One final consideration for setting up Salesforce1 is whether users should have access to the new mobile interface via the browser on their mobile device, as opposed to via an app.  By default, Salesforce has enabled access to Salesforce1 through the browser.  To edit this so that mobile browsers go directly to the full site instead, use the Mobile Administration options: Setup | Mobile Administration | Salesforce1

Even for administrators who were not planning to roll out Salesforce1, consider looking into the new settings available for connected apps and Salesforce.

Monday, November 18, 2013

Tools You Won’t Find On The AppExchange

I love the AppExchange, but there are a few tools worth looking into that you don't find on the official marketplace for Salesforce applications.  


A patchwork approach combines features from different cloud tools.
If you haven’t heard of this one, it lets you create “If This Then That” relationships to connect your favorite cloud applications. It allows you to create a 'recipe' describing specific situations and what you would like to have happen when those situations are found. One obvious non-Salesforce recipe sends you an email when rain is in the forecast for your area. On the Salesforce side, there are a lot of publically available recipes that work with Chatter. For example, you can check the Trust Salesforce site for messages about your instance and have them sent to Chatter. There are also recipes connecting Dropbox and Evernote with Chatter.  

Browser Extensions

Check out the Chrome Extension Gallery for tools that can make any administrator’s life easier. Two nice ones from the folks at Appirio include the Utility Belt and Logins.  


Some interesting tools can be created with Heroku as well. I recently heard great things about Perm Comparator for comparing permission sets and profiles. This application was created as an open-source side project by Salesforce employee John Brock.

Basic Integrations

Keep in mind that cloud applications and services that have an API may have plug-ins or integrations with Salesforce available through their own support sites. Check out WordPress and MailChimp for examples of this or search for your own favorite Salesforce integration to see if one exists.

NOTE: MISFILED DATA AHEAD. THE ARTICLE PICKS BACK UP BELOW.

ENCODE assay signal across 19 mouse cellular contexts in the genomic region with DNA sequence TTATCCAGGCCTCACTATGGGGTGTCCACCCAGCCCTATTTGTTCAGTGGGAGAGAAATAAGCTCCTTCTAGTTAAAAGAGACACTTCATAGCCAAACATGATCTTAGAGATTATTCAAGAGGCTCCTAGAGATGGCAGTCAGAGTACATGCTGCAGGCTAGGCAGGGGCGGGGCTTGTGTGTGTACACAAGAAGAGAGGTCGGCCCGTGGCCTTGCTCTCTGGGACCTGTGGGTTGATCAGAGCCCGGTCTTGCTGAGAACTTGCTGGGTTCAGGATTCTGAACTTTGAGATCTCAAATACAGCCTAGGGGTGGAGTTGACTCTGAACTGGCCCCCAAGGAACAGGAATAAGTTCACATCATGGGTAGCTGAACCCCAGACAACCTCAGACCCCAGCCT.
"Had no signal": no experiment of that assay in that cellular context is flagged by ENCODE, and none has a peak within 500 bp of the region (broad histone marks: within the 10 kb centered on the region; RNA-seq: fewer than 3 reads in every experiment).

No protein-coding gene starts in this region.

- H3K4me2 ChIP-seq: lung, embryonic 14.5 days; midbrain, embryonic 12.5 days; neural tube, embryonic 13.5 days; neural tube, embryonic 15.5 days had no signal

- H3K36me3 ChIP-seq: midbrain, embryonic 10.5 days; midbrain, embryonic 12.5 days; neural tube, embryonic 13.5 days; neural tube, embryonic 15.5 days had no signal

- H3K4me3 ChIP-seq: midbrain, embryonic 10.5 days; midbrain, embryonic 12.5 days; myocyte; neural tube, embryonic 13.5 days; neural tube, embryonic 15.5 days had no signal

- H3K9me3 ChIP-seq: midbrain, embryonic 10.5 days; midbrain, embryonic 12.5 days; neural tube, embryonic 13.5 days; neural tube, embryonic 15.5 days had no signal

Explore these tools with caution, unlike the AppExchange, these do not necessarily go through the same sort of review process for performance and security. Also, with different release schedules, sometimes these tools can get out of sync with the latest Salesforce release and stop working well. Buyer beware, even when the purchase is free.

Sunday, November 17, 2013

How to Find A Salesforce Genius At Dreamforce

Did you know that the Salesforce MVPs will be entertaining questions at their on-going ‘genius bar’ setup at Dreamforce?  Running each day of the show, you can find a selection of MVPs to help you solve your most vexing Salesforce questions.

What is a Salesforce MVP

The MVP program recognizes Salesforce customers and consultants who contribute to the Salesforce Community by sharing what they’ve learned about the product.  Bloggers, user group leaders, developers, folks who actively answer online questions, any of these may be candidates for the MVP program.  The program pools the knowledgeable and enthusiasm of a lot of individuals.

At Dreamforce this year, you can find these folks gathering at the Success Community Zone in the Hilton.  Tables are set aside for you to bring them the issues that have you flummoxed.   Look for the it at the Hilton Grand Ballroom in downtown San Francisco.

Why do so many people choose to make themselves available to answer the questions of strangers?  We enjoy working with Salesforce and want to share that enjoyment.  We believe the Salesforce platform has a lot to offer its users if we all help each other.  We love to learn more about Salesforce by investigating what others are pondering.  We recognize that a lot of administrators and developers may be working alone or in small teams and so can benefit from having other folks to act as resources.  And, as Steve Molis famously put it on the Salesforce answers board: “it's just the right thing to do and the right way to treat someone.”  

My Road To Dreamforce -- Certification Splurge!

Leading up to Dreamforce this year, I decided to finally get certified.  After about 9 years with Salesforce, it was about time.  I knew I could sign up for a discounted certification exam during Dreamforce, but I decided that I needed to stop putting it off.

Once I signed up for the first Administrator Certification, I asked around to find out which of the certifications might be attainable in the few weeks remaining before Dreamforce.  All of them, other than Advanced Developer and Technical Architect!  Considering training requirements, self-study, review, prerequisites, etc., I was really only hoping to hear which one other certification I could or should try for in a short time, but the answer I got was more general, indicating which of the tests could be scheduled and completed within a few weeks time.  Any of them could be attainable, but all of them?